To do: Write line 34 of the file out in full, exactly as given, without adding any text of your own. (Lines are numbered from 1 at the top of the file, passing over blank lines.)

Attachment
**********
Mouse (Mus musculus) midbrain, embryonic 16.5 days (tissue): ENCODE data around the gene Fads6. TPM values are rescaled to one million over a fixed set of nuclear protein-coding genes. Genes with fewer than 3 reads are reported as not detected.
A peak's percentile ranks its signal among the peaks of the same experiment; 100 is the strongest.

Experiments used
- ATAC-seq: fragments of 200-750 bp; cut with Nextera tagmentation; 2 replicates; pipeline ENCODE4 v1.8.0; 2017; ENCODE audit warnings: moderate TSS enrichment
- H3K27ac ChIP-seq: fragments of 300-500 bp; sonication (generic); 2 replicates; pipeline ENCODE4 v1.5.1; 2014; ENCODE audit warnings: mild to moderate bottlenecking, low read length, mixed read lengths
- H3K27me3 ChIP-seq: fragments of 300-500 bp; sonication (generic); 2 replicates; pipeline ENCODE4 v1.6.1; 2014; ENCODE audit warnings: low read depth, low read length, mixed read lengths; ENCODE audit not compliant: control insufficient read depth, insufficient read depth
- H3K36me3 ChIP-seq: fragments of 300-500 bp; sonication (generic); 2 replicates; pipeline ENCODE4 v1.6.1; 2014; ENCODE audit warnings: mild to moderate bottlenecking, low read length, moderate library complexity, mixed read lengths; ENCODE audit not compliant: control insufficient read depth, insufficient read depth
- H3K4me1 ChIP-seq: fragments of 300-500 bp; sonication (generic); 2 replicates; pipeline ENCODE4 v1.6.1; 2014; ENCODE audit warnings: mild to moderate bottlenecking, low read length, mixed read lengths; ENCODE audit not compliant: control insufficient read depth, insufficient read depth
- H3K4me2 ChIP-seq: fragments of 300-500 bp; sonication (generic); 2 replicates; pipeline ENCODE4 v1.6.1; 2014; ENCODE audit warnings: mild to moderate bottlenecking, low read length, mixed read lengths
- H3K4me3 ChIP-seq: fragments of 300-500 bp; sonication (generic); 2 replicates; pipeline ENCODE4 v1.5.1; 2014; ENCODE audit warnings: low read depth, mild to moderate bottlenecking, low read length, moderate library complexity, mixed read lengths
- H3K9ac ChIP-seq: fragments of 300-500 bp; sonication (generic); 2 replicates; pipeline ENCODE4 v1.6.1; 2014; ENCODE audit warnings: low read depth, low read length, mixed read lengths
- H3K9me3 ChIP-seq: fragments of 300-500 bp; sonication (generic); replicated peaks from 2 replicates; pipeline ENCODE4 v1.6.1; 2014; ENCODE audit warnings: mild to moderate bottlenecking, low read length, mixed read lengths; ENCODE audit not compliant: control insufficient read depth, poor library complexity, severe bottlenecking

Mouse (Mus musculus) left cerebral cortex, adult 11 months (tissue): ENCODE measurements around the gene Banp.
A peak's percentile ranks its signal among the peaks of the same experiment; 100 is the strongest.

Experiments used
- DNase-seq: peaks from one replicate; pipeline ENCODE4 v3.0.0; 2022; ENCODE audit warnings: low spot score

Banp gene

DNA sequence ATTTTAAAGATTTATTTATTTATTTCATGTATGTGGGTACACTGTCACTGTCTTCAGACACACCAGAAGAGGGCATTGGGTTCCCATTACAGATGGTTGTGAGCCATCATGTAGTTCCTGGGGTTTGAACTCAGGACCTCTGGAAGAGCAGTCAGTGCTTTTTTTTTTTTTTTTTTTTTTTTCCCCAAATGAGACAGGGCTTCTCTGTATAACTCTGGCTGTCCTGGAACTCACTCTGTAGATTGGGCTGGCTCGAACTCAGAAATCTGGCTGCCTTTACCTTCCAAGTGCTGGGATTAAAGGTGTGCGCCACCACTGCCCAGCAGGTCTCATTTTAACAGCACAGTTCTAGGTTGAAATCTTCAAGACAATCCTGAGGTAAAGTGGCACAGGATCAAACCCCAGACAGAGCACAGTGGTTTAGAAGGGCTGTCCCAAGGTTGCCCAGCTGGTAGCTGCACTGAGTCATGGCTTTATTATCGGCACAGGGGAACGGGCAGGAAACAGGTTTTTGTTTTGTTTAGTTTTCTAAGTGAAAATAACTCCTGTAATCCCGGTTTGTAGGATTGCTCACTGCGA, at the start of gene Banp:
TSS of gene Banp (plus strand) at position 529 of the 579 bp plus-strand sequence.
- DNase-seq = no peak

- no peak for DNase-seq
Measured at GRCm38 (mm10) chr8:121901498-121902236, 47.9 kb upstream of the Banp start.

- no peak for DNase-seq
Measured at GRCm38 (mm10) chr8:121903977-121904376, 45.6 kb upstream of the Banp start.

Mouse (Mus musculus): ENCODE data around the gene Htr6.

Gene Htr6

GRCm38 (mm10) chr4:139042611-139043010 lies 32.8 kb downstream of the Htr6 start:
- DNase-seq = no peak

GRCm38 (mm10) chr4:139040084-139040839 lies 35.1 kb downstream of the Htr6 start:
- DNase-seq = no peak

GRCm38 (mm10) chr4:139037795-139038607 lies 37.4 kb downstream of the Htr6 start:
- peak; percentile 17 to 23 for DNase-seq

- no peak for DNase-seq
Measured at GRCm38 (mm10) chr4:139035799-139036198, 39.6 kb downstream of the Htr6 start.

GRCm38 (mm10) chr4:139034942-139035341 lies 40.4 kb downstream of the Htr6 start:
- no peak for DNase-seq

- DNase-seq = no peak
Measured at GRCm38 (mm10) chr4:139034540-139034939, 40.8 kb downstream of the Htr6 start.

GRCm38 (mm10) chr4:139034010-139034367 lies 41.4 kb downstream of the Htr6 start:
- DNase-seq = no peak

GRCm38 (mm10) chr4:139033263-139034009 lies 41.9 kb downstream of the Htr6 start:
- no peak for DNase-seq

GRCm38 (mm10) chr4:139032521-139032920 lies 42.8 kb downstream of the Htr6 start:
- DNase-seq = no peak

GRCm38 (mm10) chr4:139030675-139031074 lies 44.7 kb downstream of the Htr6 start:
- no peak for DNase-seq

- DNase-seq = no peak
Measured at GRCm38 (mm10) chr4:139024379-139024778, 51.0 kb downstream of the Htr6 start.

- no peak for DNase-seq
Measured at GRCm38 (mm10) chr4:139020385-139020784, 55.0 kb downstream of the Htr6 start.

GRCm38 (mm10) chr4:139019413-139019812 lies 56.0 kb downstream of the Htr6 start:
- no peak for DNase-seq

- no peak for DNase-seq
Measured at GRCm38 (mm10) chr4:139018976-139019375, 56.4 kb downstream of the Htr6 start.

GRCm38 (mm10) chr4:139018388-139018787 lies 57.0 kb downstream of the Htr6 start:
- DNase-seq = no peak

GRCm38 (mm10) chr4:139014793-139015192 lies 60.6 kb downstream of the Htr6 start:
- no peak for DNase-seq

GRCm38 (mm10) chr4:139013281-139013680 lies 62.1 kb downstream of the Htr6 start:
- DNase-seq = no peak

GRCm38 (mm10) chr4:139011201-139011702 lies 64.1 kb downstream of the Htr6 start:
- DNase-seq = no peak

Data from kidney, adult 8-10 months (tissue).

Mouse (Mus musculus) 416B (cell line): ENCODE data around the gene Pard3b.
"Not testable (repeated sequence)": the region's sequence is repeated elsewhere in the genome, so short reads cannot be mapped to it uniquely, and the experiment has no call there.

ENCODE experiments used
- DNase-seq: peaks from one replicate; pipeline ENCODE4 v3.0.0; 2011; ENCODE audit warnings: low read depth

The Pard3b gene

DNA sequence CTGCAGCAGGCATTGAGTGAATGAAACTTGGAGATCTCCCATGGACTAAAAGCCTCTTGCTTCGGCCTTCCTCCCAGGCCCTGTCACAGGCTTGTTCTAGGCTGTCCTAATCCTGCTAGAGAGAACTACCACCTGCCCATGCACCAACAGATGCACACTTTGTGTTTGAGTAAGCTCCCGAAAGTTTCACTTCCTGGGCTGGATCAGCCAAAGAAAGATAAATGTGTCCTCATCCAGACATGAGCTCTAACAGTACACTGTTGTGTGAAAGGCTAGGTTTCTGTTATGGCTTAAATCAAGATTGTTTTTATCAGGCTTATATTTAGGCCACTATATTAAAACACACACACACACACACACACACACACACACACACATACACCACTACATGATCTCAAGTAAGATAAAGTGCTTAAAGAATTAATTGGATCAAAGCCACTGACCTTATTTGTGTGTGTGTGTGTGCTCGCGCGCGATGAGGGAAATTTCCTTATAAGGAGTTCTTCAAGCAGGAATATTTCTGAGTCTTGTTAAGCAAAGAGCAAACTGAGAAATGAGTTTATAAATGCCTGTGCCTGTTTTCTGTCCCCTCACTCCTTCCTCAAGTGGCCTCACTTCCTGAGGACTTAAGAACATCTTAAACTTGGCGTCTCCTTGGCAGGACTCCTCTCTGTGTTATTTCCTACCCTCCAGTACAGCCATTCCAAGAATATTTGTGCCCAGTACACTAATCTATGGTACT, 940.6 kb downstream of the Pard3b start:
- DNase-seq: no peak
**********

Measured at GRCm38 (mm10) chr4:139035799-139036198, 39.6 kb downstream of the Htr6 start.